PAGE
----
Today on my lunch break, I noticed I was feeling pretty stressed about all of the items still un-done on my to-do list. I knew I had a busy afternoon full of patients to see after lunch (which translates into zero time to get those tasks checked off my list!), and I was nervous that I would end up taking work home for the weekend if I didn't get it all done. When I sat down at my therapy table with my first afternoon patient, though, I took a deep breath and told myself to, "zoom in."
It took a few minutes. I was face to face with my patient, so I tried to notice what he was noticing. I tried to see what it was that made him light up. I noticed he'd had a hair cut since last week, and I could see his eyes better today. I noticed that he smiled when he tapped a shape-sorter block against the table. When I copied him and made the same tapping sound, he laughed. I noticed that he used his voice more when there was noise in the background, like a ball popper popping or a musical toy playing. By the end of the session, I had forgotten my to-do list stress, and had learned a few new things about my sweet patient that made our session incredibly productive. Just by zooming in.
It's the same at home. When I'm caught in the big picture of who needs to be where, and what needs to be done when, and how best to juggle it all, if I can just "zoom in" on my daughter, or my husband, or my dog, or a neat flower that just bloomed, my stress will often flow away, without a lot of effort on my part.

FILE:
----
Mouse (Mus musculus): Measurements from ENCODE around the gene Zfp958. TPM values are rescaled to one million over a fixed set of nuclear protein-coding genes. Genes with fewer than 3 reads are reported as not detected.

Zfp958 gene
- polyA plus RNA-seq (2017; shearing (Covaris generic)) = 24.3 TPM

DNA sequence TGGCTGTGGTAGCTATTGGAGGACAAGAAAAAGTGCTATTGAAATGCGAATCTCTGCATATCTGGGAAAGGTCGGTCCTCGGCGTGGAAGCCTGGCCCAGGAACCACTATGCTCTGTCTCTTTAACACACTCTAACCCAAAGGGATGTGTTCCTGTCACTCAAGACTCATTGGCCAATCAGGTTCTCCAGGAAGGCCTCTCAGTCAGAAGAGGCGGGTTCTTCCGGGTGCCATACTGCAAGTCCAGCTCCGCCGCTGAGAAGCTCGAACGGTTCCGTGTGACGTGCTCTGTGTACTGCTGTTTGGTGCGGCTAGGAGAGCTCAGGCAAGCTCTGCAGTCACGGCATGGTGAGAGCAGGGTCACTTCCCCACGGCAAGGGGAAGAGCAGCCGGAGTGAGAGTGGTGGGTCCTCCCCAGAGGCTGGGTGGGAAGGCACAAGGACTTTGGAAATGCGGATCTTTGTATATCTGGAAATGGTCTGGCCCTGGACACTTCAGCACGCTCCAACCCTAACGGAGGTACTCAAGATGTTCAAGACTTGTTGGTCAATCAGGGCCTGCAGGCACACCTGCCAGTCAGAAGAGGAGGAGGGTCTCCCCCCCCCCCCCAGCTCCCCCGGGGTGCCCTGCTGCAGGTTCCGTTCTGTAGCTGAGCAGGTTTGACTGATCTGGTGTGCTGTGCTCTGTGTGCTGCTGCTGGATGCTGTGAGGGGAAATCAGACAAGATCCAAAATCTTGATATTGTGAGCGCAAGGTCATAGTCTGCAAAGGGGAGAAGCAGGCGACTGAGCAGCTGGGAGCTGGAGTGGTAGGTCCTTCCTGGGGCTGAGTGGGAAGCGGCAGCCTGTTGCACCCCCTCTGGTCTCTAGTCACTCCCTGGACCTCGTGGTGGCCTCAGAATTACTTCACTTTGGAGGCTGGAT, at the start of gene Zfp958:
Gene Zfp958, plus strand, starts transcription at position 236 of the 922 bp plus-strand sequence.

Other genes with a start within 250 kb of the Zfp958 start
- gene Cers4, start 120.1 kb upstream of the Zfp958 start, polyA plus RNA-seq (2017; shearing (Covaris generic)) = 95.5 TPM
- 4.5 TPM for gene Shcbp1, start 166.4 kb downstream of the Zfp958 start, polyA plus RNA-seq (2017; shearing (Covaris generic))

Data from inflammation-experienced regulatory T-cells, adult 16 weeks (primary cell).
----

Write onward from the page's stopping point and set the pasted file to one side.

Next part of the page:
And now, it's Friday! And I'm home! And my daughter's spending the night with her cousin! And even though I brought a tiny bit of work home, I'm going to "zoom in" on my hubby and have a nice dinner with him now!
What can you "zoom in" on today, for a quick happiness boost?
Thursday, June 22, 2017
|This is the timer function on my cell phone. |
It's within the clock app.
I'm all for summer fun, but as an SLP (speech language pathologist), I don't want my speech students to lose their speech skills over the summer. So, I often give parents summer packets and word lists to practice over their summer vacations. But this summer, I have a new twist on speech homework: The Super Speed Speech Sound Game.
(By the way, I got the idea for this game from the Whole Brain Teaching authors -- they have a super speed game for learning math facts, sight words, etc., and I love so many of their ideas! Check them out!)
Generally, in the Super Speed Speech Sound Game, I give families a numbered list of 60 to 100 words that contain their child's target speech sound. These words are usually words we have practiced many times in speech, so that children can be pretty successful saying the words correctly, even without me there. The words can just be a written list if the child is a reader, or I'll give a list of pictures/icons if they aren't yet readers. Then, you play the game like this:
The Super Speed Speech Sound Game
1. Set a timer for 1 minute. (most cell phones have a timer function)
2. When the timer starts, the child starts at #1 and says as many words correctly from the list, in order, as possible. You interrupt them if the word was incorrect and have them repeat it correctly (quickly) before they can move to the next word. Don't let them slip an incorrect word past you--we don't want a child to practice a word wrong! So don't be afraid to interrupt them and have them repeat the word until it is right.